Memorial Day – Day #25

The origin story of Memorial Day goes back over 150 years and is still unclear to this day. Several communities across the nation may have independently started memorial gatherings yet one of the earliest commemorations was organized by a group of nearly 10,000 freed slaves in Charleston, South Carolina in 1865.

Less than a month after the end of the Civil War, a group of emancipated men and women joined together to give proper burial to Union soldiers who fell during the war. Many were left in a mass grave at an old race track. They exhumed the bodies and placed them into a new cemetery with a sign that reads “Martyrs of the Race Course.” On May 1, 1865 10,000 people, a mix of freed slaves and white missionaries, gathered for a parade around the race track, honoring the memory of the fallen soldiers, creating what may have been the first observance of Memorial Day.

Today, we honor the memory of those who have served and fallen in many ways. While many parades have been cancelled this year due to the pandemic, there are other traditions that can still be followed. 3:00 p.m. on Memorial Day is known as the National Moment of Remembrance and citizens are asked to gather together for one minute of unity to remember those who have served that are no longer with us. While we can’t all gather in person, at 3:00 p.m., MHC’s Facebook page will be playing “Taps”, a bugle call which is traditionally played in remembrance of a fallen soldier at memorial services. We hope that you will join us for this virtual connection.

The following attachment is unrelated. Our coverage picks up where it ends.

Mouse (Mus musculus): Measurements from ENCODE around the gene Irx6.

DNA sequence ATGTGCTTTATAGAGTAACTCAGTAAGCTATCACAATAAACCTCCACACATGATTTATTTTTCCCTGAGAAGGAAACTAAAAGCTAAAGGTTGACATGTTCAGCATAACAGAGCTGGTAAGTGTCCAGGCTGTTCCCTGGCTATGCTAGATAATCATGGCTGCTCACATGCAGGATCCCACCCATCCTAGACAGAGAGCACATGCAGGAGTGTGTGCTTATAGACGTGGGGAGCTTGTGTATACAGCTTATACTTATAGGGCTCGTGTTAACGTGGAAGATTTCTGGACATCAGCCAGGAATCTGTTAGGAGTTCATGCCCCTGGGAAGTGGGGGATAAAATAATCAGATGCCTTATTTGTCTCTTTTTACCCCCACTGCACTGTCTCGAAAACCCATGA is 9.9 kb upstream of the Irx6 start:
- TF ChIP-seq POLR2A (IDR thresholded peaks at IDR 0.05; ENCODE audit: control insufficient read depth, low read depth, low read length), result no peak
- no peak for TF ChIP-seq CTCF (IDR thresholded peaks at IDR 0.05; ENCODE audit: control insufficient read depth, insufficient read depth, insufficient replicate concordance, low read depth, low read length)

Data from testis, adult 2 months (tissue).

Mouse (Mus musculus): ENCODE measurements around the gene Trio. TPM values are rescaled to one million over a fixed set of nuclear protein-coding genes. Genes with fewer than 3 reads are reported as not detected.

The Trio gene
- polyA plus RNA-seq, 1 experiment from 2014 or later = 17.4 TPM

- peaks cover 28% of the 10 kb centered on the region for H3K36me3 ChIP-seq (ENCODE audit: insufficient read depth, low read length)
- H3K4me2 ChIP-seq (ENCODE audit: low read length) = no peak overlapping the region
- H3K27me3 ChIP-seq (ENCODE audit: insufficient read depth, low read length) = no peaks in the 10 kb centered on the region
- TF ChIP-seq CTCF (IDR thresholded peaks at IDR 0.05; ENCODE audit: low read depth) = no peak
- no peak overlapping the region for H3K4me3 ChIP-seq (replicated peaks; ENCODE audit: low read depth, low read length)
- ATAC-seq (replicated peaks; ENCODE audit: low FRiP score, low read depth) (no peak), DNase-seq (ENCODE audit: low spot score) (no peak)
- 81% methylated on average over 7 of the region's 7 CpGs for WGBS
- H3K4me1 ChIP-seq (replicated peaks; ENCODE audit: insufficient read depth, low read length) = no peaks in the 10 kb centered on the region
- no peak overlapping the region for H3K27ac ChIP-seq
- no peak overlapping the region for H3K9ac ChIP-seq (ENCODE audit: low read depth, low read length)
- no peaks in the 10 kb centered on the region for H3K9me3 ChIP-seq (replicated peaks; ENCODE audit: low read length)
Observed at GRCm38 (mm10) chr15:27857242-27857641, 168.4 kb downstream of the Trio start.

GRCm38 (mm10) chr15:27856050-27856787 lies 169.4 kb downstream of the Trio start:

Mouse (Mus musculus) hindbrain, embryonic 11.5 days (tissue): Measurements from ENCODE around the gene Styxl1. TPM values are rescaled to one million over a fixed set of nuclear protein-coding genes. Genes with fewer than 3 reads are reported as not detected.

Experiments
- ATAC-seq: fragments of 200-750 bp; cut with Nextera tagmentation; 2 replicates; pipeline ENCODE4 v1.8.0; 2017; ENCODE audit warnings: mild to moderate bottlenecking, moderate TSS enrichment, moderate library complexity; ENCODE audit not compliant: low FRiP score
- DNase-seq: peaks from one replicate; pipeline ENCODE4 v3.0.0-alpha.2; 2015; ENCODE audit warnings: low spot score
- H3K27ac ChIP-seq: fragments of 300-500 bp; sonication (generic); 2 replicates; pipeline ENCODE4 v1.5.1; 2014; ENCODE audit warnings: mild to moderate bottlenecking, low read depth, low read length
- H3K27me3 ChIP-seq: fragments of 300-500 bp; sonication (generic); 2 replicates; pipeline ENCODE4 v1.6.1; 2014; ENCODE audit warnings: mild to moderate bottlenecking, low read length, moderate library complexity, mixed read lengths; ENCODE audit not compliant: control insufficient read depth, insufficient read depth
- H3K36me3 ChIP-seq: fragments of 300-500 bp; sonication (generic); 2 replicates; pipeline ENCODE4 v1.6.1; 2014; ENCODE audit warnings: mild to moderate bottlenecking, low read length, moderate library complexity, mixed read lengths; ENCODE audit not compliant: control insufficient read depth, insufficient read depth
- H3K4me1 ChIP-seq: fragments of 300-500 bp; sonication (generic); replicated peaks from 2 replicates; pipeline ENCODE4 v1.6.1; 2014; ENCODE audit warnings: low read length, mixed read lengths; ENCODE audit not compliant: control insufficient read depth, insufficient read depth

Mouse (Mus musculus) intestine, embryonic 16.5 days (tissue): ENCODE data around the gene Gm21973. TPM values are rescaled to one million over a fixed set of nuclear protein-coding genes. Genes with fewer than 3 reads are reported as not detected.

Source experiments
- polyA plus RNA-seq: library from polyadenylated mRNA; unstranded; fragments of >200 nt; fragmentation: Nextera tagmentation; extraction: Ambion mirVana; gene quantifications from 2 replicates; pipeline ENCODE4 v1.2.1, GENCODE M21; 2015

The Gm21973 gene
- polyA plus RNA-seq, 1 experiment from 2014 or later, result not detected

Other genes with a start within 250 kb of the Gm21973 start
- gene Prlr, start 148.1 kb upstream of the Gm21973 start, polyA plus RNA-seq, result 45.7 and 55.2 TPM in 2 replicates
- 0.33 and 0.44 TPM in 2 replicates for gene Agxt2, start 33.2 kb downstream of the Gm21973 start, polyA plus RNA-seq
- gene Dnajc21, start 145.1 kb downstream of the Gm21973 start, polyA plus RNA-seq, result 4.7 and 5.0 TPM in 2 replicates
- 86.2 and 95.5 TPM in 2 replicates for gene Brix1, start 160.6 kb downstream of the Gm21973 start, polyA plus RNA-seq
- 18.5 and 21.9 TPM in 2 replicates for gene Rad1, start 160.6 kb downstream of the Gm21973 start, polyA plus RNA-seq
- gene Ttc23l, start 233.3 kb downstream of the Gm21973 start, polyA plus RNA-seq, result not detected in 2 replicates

While some choose to host a cookout or retreat for the long weekend, let us remember that for some of us, this will be a difficult day. If you or a loved one are in need of support or find yourself in crisis, please utilize the below resources.

Veteran Crisis Line – Call 1-800-273-8255 and Press 1 or Text 838255 to be connected to a qualified responder with the Dept of Veteran Affairs.

Crisis Text Line – Text HOME to 741741 to be connected to a trained crisis counselor, 24/7.

National Suicide Prevention Lifeline – Call 1-800-273-8255 24/7, for free and confidential support for people in distress, prevention and crisis resources for you or your loved ones, and best practices for professionals.

SAMHSA’s National Helpline – Call 1-800-662-HELP (4357) for free, 24-hour-a-day, 365-day-a-year, information service, in English and Spanish, for individuals and family members facing mental and/or substance use disorders. This service provides referrals to local treatment facilities, support groups, and community-based organizations.